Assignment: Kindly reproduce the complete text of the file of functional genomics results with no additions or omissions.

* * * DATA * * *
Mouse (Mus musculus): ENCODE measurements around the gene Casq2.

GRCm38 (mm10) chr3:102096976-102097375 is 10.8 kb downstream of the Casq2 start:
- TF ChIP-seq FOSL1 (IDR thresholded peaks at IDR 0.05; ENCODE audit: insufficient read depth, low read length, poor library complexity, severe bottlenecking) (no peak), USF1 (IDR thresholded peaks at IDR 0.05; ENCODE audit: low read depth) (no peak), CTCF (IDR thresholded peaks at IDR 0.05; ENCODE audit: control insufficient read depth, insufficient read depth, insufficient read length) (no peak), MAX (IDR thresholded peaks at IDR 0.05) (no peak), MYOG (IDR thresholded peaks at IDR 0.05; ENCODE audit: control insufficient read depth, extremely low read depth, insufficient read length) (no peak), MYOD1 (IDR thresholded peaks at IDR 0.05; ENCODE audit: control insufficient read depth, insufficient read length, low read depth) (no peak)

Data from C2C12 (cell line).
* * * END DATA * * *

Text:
Mouse (Mus musculus): ENCODE measurements around the gene Casq2.

GRCm38 (mm10) chr3:102096976-102097375 is 10.8 kb downstream of the Casq2 start:
- TF ChIP-seq FOSL1 (IDR thresholded peaks at IDR 0.05; ENCODE audit: insufficient read depth, low read length, poor library complexity, severe bottlenecking) (no peak), USF1 (IDR thresholded peaks at IDR 0.05; ENCODE audit: low read depth) (no peak), CTCF (IDR thresholded peaks at IDR 0.05; ENCODE audit: control insufficient read depth, insufficient read depth, insufficient read length) (no peak), MAX (IDR thresholded peaks at IDR 0.05) (no peak), MYOG (IDR thresholded peaks at IDR 0.05; ENCODE audit: control insufficient read depth, extremely low read depth, insufficient read length) (no peak), MYOD1 (IDR thresholded peaks at IDR 0.05; ENCODE audit: control insufficient read depth, insufficient read length, low read depth) (no peak)

Data from C2C12 (cell line).